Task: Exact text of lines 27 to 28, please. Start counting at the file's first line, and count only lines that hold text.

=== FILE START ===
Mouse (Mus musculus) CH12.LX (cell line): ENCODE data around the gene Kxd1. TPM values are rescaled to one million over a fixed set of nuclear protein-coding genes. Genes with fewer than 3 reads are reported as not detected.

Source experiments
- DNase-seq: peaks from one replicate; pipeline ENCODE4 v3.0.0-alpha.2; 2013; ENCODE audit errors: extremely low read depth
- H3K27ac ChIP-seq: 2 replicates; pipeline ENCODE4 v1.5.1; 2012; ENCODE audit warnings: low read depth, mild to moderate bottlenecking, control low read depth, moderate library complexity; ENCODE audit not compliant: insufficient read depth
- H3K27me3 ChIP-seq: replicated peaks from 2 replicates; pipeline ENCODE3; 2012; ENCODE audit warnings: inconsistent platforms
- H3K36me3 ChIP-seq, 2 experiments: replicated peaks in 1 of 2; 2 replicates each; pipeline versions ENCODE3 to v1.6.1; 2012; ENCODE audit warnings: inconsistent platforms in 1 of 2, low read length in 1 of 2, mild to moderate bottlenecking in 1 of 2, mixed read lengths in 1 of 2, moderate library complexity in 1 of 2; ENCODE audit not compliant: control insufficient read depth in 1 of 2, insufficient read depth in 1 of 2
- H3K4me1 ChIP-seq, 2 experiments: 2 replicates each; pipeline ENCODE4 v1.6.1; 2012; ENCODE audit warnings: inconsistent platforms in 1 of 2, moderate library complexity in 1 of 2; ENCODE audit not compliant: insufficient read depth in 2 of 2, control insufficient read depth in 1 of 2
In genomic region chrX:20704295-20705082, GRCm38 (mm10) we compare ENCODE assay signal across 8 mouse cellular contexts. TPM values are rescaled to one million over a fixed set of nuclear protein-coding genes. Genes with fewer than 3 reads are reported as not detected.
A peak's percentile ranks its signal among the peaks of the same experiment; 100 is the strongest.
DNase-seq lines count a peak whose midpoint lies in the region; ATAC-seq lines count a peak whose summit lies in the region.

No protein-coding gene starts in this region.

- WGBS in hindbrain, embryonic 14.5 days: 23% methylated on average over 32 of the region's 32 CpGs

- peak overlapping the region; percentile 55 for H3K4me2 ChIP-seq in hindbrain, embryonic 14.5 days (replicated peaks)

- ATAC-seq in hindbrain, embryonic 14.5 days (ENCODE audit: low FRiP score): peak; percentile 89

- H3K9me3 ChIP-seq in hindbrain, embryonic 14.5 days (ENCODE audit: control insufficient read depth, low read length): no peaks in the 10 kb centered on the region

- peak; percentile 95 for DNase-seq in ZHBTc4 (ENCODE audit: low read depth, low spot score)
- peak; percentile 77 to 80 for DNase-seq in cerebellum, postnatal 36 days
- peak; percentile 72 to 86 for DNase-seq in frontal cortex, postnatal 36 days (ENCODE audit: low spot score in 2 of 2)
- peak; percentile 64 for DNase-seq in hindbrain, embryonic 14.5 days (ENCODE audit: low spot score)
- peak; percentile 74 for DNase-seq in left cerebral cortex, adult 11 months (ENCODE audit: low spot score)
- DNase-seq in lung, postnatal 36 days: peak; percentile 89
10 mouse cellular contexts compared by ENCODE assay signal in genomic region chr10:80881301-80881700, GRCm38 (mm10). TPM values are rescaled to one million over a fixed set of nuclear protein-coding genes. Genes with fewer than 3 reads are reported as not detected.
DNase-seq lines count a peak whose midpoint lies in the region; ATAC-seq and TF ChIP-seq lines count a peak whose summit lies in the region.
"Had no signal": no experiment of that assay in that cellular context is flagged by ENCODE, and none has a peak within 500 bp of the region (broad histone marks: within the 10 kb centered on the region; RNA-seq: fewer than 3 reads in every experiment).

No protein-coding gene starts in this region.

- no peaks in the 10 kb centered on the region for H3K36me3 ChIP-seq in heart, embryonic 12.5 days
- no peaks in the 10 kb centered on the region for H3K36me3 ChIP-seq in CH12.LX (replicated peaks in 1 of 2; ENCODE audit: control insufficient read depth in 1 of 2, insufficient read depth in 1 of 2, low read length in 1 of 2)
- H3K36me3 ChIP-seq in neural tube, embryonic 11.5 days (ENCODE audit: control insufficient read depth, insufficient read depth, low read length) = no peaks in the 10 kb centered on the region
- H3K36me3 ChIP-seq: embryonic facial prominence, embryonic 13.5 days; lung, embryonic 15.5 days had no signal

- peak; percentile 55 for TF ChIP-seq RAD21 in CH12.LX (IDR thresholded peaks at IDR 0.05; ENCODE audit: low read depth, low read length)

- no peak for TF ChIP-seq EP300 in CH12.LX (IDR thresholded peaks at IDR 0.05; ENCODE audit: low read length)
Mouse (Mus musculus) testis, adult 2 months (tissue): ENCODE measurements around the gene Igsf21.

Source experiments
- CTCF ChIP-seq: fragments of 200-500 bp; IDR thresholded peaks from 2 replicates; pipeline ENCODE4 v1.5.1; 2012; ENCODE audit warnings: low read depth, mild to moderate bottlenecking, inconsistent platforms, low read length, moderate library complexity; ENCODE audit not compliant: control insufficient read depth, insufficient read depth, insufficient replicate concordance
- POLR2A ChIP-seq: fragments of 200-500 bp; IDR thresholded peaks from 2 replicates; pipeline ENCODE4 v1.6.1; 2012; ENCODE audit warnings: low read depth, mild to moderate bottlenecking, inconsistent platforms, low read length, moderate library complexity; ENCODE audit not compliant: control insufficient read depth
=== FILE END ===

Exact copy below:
- no peaks in the 10 kb centered on the region for H3K36me3 ChIP-seq in CH12.LX (replicated peaks in 1 of 2; ENCODE audit: control insufficient read depth in 1 of 2, insufficient read depth in 1 of 2, low read length in 1 of 2)
- H3K36me3 ChIP-seq in neural tube, embryonic 11.5 days (ENCODE audit: control insufficient read depth, insufficient read depth, low read length) = no peaks in the 10 kb centered on the region